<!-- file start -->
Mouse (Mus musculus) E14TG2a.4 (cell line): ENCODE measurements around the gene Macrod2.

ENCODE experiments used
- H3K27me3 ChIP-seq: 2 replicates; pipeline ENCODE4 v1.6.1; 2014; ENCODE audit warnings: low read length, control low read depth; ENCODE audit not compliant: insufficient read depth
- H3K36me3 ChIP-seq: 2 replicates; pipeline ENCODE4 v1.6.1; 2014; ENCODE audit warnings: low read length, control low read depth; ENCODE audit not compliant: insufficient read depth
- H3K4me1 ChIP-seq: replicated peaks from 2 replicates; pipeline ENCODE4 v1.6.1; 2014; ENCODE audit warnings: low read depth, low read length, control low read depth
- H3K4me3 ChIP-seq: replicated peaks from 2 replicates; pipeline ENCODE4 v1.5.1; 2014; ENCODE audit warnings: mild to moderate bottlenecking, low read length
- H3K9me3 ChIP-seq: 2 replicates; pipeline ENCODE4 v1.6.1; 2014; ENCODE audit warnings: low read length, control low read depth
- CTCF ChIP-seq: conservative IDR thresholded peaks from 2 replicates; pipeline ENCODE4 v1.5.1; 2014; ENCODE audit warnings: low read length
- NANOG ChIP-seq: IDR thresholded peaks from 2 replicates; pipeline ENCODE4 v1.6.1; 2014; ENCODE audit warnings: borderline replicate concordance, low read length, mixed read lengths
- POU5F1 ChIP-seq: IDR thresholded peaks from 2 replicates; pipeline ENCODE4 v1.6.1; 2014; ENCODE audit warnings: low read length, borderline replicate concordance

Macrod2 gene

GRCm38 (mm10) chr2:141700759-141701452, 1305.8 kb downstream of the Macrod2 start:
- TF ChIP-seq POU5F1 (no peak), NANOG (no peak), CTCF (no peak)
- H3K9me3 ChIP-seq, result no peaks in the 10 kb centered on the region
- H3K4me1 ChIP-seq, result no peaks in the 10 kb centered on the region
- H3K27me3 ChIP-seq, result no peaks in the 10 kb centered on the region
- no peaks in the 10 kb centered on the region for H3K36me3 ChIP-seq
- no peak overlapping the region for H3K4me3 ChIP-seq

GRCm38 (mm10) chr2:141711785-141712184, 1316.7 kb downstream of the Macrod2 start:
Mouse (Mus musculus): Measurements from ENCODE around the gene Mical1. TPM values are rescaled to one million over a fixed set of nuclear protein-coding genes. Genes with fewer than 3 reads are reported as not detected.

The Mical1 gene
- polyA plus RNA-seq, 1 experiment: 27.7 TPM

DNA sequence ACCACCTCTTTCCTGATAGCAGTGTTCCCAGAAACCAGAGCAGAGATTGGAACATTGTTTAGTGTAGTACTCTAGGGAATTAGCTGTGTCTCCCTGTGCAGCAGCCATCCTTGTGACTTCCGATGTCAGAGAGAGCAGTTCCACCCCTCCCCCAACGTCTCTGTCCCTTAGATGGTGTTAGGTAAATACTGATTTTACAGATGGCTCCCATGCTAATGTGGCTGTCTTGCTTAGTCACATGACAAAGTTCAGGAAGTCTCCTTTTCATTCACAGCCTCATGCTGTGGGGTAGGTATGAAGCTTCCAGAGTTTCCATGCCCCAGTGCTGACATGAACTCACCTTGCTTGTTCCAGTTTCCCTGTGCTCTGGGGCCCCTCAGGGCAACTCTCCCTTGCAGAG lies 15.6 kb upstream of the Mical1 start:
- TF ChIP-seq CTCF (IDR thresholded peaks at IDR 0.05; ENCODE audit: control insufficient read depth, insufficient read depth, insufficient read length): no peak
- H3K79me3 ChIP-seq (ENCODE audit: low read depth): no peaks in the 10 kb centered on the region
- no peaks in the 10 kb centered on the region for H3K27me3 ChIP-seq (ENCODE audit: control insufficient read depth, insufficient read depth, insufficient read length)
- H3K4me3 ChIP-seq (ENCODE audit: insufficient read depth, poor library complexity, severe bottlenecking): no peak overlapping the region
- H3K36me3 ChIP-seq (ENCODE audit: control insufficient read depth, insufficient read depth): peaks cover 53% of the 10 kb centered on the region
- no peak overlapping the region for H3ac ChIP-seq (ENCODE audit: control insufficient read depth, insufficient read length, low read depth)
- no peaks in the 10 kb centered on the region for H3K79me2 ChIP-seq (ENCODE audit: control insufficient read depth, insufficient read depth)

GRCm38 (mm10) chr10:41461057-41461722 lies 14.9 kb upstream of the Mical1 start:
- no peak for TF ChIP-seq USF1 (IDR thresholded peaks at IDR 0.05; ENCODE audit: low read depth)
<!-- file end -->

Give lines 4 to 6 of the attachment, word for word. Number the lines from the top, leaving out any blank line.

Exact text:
- H3K36me3 ChIP-seq: 2 replicates; pipeline ENCODE4 v1.6.1; 2014; ENCODE audit warnings: low read length, control low read depth; ENCODE audit not compliant: insufficient read depth
- H3K4me1 ChIP-seq: replicated peaks from 2 replicates; pipeline ENCODE4 v1.6.1; 2014; ENCODE audit warnings: low read depth, low read length, control low read depth
- H3K4me3 ChIP-seq: replicated peaks from 2 replicates; pipeline ENCODE4 v1.5.1; 2014; ENCODE audit warnings: mild to moderate bottlenecking, low read length